To borrow a line from Charles Dickens, “It is the best of times; it is the worst of times.”
I’m talking about modern technology. At 88, I know I’m addressing mostly seniors who wonder how they ever got along without a cell phone, as an example, but often are frustrated when electronic devices — computers, printers, telephone problems, home security systems, etcetera — malfunction. Usually, we become impatient, even angry, and sometimes react irrationally — as I did the other day.
Unlike Donald Trump, I normally don’t mind apologizing when necessary, but a public apology for my stupidity? Painful as it is, I feel obligated to do so. Let me explain. It’s complicated.
Less than six months ago I changed my home security system. A few days ago, after receiving an incoming phone call, my home office began blurting out a loud, sustained clicking noise — click, click, click, click! What triggered it, I don’t have a clue. But by unplugging my power cord temporarily, thus disabling my computer and who knows what else those tangled cords behind my desk connect to, I was able to stop the clicking.
Strangely, not every incoming call activates the sound. Nonetheless, the problem persists and after a second phone call to CenturyLink, a technician came to my house and after checking my phone box suggested the problem could be my security system.
“You might give them a call,” he said.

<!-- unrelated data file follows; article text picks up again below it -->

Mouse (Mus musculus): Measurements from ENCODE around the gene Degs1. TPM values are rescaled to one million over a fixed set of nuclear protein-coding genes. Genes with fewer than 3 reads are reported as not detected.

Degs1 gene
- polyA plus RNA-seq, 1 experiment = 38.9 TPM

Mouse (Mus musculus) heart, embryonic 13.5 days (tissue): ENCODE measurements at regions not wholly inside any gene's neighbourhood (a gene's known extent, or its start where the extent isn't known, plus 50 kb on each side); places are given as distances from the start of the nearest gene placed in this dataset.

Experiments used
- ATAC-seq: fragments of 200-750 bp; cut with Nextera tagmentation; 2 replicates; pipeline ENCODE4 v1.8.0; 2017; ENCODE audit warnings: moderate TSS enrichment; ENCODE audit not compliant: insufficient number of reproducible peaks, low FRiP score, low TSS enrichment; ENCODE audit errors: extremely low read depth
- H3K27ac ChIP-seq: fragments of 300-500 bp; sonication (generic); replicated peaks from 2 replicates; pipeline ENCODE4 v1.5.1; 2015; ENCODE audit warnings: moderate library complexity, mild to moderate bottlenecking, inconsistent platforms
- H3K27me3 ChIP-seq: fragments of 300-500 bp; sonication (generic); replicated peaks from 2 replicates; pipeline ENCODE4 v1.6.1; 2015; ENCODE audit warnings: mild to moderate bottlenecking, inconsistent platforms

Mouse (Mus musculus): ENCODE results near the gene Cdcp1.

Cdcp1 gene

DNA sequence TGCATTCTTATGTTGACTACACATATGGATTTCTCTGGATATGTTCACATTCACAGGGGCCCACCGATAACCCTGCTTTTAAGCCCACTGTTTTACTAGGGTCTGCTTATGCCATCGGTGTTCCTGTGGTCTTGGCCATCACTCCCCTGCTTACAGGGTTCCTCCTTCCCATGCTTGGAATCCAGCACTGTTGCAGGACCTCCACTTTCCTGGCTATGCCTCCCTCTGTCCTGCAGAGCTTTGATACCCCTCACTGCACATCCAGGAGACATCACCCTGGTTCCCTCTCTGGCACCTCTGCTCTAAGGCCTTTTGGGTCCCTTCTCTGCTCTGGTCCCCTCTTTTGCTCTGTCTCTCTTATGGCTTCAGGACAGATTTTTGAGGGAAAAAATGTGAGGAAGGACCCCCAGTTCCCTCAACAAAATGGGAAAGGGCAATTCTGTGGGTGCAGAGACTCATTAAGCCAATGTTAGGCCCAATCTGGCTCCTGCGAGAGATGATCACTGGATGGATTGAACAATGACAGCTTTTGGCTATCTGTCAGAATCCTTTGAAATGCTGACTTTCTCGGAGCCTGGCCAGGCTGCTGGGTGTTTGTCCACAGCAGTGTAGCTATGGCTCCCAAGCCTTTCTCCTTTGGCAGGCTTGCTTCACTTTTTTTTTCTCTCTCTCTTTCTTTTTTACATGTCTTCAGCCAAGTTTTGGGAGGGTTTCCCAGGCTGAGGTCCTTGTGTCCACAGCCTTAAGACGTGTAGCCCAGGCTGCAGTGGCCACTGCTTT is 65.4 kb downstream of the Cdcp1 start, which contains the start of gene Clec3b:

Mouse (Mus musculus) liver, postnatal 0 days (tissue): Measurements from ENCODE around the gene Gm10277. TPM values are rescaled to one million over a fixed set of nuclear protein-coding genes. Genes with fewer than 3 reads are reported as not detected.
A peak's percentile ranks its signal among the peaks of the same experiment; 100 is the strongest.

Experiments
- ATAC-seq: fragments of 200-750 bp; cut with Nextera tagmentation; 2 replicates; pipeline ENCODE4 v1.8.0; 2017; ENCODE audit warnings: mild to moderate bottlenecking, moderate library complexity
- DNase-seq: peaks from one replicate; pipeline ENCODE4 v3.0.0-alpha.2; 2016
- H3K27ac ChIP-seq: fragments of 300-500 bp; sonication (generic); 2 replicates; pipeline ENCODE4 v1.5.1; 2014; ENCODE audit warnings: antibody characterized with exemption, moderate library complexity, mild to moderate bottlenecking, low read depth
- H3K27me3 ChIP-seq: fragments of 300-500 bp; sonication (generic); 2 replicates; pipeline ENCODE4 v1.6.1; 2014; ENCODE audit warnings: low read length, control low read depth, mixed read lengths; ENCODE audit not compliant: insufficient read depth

The white panel box installed in my laundry room has no company name, no phone number, just two buttons — Emergency and Home. Clicking on Home got me Security (with an icon of a bull horn suggesting an alarm) and Services. I clicked on Services and got a message saying “Feature not available.”
I searched my house for hours looking for paperwork, a contract, a business card, a phone number, to no avail. Given a six-month credit, automatic withdrawal from my bank for monthly payments had not started. Security signs in my yard were from the previous company. Meanwhile, the intermediate clicking continues, so I sent e-mails to family and friends not to call on my land line. Having exhausted all hope of finding a company name and/or phone number, I went to my small white box.
I clicked on Emergency. A huge mistake!
No person on the end of the line, merely a screaming alarm and buttons — lots of them, including a panel with numbers inside small squares. I know my password, but misfired several times.
Within three or four minutes, a large fire truck arrived in front of my house and two responders were knocking on my door and peering through a glass pane. A third fireman was unlocking my lock box for a key.
“What’s your emergency?” one of them said.
I can’t recall how I answered, but I do recall the dour expressions on their faces as they wordlessly turned to leave. So embarrassing. Days later, I found the phone number, called the company and am waiting for someone to come and solve the clicking problem.
I would hope those fine young people who knocked on my door and others like them who only a few years ago helped prolong my wife’s life when they responded to a real emergency, will accept my apology for that stupid false alarm.
SUN CITY WEST